Project 2 funding approved

After seven years of deliberation, community input and debates, funding for the new pool has been approved. At its April 27 meeting, the District 200 School Board approved the $102 million funding for Project 2, a renovation of the athletic facilities.

The physical education-focused renovations will replace the two existing 1928 pools with a modern 25-by-40-yard pool. Other plans call for upgrading two major fields, all main locker rooms (including a new gender neutral locker room), various gym classrooms, green rooms and dressing rooms for the theater department and a green roof.

Construction will begin in summer 2024 and is slated to conclude in summer 2026.

“Every student deserves safe, modern PE classrooms that meet the needs of 21st century learners, and I’m thrilled that this project is moving forward,” Board President Tom Cofsky stated in an April 27 press release.

Village voters were divided on whether the funding strategy and approval of the renovations should be posed to the voters or the board to decide, ie: a referendum or no referendum. The board voted on a funding strategy that did not require a referendum, since the strategy uses “a combination of cash reserves, philanthropic donations, and debt certificates,” according to the school’s press release.

Despite the board’s unanimous decision, the renovations are not without controversy. Former board candidate Brian Souders was vehemently pro-referendum, stating at a Feb. 16 candidate forum that, “There’s been no discussion, zero discussion both with the finance committee and at the board table about our capacity to ever do phases three, four and five in our lifetimes,” he said, referring to plans for future renovations of the building.

Souders ran on many of the same policies and values as the three winning candidates, such as equity, prioritizing mental health and strong fiscal planning, but Souders stuck out as the only candidate who was pro-referendum, arguing that valuing opinions of the taxpayers is crucial to building trust between the school and the greater Oak Park and River Forest community.

Community resident Monica Sheehan argued in favor of a referendum at the April 27 board meeting’s public comment session. Sheehan has spoken at several board meetings and published several articles that levy criticism at the funding strategy for Imagine OPRF, “It’s an anti-democratic and fiscally irresponsible plan…all of Project 2’s borrowing should go on the ballot, option one, and the portion only levied for needs to operate the school,” she said. “This court [board] needs to be accountable to taxpayers on spending.”

Students and staff also had differing opinions on the upcoming construction. Senior Matthew Zochowski is one of three 2022-23 Marching Band drum majors. He expressed support for the overall renovations, but also had concerns about conflicting practice schedules on the remaining fields next year.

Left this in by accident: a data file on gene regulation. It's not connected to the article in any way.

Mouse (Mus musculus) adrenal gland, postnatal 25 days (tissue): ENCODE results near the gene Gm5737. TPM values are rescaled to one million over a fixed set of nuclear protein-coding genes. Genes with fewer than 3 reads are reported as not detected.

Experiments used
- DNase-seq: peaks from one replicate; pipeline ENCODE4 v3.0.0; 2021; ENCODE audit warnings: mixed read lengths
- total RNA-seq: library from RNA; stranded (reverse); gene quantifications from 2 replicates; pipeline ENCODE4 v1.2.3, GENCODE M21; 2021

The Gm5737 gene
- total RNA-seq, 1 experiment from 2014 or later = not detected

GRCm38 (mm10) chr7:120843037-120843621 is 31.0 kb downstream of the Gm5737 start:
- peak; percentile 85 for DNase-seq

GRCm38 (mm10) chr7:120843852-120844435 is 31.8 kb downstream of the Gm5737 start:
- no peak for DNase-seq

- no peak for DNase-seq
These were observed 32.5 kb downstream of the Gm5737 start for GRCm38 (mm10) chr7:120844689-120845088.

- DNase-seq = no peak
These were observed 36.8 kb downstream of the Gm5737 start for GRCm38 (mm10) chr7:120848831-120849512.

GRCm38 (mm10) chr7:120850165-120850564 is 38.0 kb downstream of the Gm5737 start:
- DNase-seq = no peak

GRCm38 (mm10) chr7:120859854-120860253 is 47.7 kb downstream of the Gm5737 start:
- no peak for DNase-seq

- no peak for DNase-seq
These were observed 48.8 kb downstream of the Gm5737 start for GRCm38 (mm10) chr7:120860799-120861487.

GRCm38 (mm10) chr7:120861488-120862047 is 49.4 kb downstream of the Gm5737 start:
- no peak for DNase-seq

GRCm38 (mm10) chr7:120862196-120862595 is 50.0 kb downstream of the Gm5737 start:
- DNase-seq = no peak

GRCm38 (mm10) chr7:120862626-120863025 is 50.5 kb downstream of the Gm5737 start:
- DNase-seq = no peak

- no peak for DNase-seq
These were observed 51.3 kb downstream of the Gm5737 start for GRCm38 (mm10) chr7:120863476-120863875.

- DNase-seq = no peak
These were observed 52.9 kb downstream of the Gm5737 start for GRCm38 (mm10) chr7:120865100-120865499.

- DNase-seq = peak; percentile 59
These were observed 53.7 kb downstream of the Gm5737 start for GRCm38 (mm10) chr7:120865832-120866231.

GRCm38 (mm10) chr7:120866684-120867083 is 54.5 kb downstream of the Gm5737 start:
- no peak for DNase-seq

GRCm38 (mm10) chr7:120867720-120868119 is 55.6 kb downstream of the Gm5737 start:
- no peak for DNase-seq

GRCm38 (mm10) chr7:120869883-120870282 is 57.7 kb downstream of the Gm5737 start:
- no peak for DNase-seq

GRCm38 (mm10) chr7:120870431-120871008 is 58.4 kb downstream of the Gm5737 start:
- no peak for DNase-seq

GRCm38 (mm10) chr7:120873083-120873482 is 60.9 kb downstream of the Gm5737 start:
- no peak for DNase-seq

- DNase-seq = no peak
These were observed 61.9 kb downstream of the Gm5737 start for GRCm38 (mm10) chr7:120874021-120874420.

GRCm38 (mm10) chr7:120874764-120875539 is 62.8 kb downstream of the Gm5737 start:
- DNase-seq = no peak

“I think [the construction] is going to be very expensive to do, but the facilities are kind of overrun and not very good anymore. But, for the next year, it’s going to be quite difficult to find time to have rehearsals every day. I’ve heard inklings of evening rehearsals which might come in conflict with other students who aren’t in the band. so it’s gonna be a difficult season, but I hope the best for them,” he said.

Sophomore Swim and Dive member Rachel Sang was in favor of a new pool, but had qualms with the timing of it. “I think it’s definitely necessary, but I wish it had been done sooner, because I won’t be able to practice in any pool. So it kind of does suck, but still, I’m glad,” she said.

Senior swimmer and water polo player Brad Huseby was excited for the new pool, not only for the sake of future aquatic sports seasons but for the future of the PE program as a whole.

“I believe an upgrade in the athletic facilities (pool included) is an absolute necessity, and it is extremely overdue. Compared to our [water polo] rivals, we are the only team with a shallow end and deep end pool, and this limits our ability to practice and host games, as the IHSA standard consists of a double deep end pool. But that pales in comparison to how important this new pool will be for the gym classes and community activities,” he said.

When asked about players’ concerns about where they will practice in the meantime, Huseby said this: “I expect practice times will be altered and hopefully the school can try to use local pools such as Triton for practice time. I feel for those athletes, but they understand their sacrifice will greatly help later generations.”